Red, Blonde and Curly: One Girl’s Hair Diary

This week’s Friend Friday is all about hair. I’ve always struggled with my relationship with my hair. Many feminists may argue hair is culturally tied to the perception of a woman’s beauty. Me? I just like having long hair.

How often do you get your hair cut?
About once every six months. In fact, I just got my hair cut last Friday.

Do you go to the same stylist each time, try someone new, go to the cheap hair cutting chains or live it up in a salon?
I’ve had the same hair dresser for 9 years. Every time I try someone knew, I’m always reminded why I keep going back. She’s like part of my family.

Do you color your hair? How often? What’s your natural color?
I dyed my hair about three times when I was about 13 or 14, mostly to be rebellious. I didn’t dye it again until I was 21 and decided I wanted to go blonde. At this point in my life, I had just finished my hardest semester in college and needed a change. It was fun while it lasted, though I can’t say “blondes have more fun.” If what people mean when they say that is really, “Blondes get hit on by creepy guys in bars more often,” then maybe yes, I had more “fun.”

The past three years have been working on growing out this color and not freaking out about red undertones in my brunette hair. I’ve also been very careful about not further damaging it with hair dye and heat.

The one thing you always do to keep your hair looking great is . . .
Not doing anything to it. Seriously. The heat and the humidity of the South keeps my hair wavy. Why use a curling iron when I have Mother Nature?

What hair trend do you love and wish you could rock?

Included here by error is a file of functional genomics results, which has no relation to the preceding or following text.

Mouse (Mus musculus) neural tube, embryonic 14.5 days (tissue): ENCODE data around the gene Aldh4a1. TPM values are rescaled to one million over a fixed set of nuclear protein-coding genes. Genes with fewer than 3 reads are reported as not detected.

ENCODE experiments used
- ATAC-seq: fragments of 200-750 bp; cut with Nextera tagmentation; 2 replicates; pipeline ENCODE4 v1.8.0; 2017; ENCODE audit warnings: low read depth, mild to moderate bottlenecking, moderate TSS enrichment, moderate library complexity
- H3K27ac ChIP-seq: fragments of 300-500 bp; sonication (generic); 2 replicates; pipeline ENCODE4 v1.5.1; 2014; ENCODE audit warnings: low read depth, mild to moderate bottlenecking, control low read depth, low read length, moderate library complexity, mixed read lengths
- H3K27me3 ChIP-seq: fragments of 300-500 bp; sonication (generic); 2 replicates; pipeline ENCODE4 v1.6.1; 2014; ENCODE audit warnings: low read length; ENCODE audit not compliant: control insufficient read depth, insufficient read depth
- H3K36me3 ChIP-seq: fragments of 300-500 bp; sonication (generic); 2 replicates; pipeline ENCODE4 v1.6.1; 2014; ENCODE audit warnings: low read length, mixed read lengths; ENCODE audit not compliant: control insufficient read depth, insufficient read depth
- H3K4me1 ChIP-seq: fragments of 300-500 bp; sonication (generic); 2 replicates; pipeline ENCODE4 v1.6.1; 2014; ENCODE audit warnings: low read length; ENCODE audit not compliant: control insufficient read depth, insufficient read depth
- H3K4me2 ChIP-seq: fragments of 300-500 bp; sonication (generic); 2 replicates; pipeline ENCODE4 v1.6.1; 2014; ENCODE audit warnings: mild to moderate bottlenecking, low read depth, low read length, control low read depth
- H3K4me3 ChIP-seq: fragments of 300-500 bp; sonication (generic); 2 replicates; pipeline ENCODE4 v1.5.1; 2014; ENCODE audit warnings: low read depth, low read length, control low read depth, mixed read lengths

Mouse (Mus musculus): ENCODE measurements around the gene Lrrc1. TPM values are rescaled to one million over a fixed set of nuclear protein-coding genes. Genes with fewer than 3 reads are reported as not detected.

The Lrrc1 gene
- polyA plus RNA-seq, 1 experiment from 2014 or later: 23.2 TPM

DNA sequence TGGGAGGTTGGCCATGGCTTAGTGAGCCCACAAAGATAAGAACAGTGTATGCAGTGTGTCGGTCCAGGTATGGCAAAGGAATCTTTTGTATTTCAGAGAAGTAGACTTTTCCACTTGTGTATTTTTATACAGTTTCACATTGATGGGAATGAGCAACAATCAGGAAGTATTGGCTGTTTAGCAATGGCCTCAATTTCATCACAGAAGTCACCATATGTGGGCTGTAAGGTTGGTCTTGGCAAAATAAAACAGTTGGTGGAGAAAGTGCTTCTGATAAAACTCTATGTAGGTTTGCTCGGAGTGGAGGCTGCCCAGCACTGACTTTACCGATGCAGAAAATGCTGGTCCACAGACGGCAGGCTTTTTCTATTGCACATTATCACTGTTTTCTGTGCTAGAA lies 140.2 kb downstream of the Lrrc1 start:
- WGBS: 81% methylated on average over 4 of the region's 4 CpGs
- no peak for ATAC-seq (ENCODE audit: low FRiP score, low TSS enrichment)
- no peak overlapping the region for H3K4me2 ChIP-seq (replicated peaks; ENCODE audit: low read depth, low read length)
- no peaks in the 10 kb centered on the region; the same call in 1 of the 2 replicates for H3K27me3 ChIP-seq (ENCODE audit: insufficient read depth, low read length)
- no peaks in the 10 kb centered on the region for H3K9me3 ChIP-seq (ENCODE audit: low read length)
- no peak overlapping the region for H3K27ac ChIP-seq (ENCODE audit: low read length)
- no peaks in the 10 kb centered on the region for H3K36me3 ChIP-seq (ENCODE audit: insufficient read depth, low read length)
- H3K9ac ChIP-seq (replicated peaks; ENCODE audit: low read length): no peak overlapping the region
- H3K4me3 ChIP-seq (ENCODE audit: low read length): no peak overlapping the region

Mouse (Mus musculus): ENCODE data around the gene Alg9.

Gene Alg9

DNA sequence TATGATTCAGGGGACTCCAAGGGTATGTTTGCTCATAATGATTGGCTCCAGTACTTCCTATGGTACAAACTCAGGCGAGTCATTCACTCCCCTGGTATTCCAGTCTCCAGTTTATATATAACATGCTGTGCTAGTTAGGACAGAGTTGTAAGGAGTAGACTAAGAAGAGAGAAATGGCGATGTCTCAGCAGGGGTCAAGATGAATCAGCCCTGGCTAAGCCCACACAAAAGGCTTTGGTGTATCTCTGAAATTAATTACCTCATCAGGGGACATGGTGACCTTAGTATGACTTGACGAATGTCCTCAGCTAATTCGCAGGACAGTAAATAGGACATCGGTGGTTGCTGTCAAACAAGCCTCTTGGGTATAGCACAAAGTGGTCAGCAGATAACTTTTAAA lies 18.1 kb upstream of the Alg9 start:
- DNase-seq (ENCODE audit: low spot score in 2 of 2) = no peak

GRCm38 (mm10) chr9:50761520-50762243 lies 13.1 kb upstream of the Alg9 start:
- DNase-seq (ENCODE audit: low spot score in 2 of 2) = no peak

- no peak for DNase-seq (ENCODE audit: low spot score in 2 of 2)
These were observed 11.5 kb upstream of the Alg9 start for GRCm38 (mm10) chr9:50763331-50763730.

I think with a lot of hair trends, I feel like, “Been there, done that.” I’ve dyed it, curled it, straightened it, cut it all off, grew it long, wore it wavy, had roots, had red hair. I think I’m content with my hair the way it is. Either that or I don’t keep up with hair trends.

Rocking a Romper

My little sisters are my way of keeping in touch with what’s in fashion for real stylish young women. Maria, above, sported a cute romper from Forever 21, which has so many rompers that you may go cross-eyed.

Maria shared her tips with me about how to wear, accessorize and feel comfortable in a romper.

A Casual Look

Maria wore this outfit for an afternoon of shopping. She accessorized it with simple fake pearl earrings that were minimal yet classy as not to take away from the romper. Maria’s biggest tip was to make sure you feel comfortable in an outfit like this.

For Evening Wear

Maria suggests this second look for evening wear, perhaps out on a date or when hanging out with friends.

By adding tights to the romper, you may feel more comfortable since your bare legs are covered up. Tights also make a nice addition for early summer weather that may still be cold.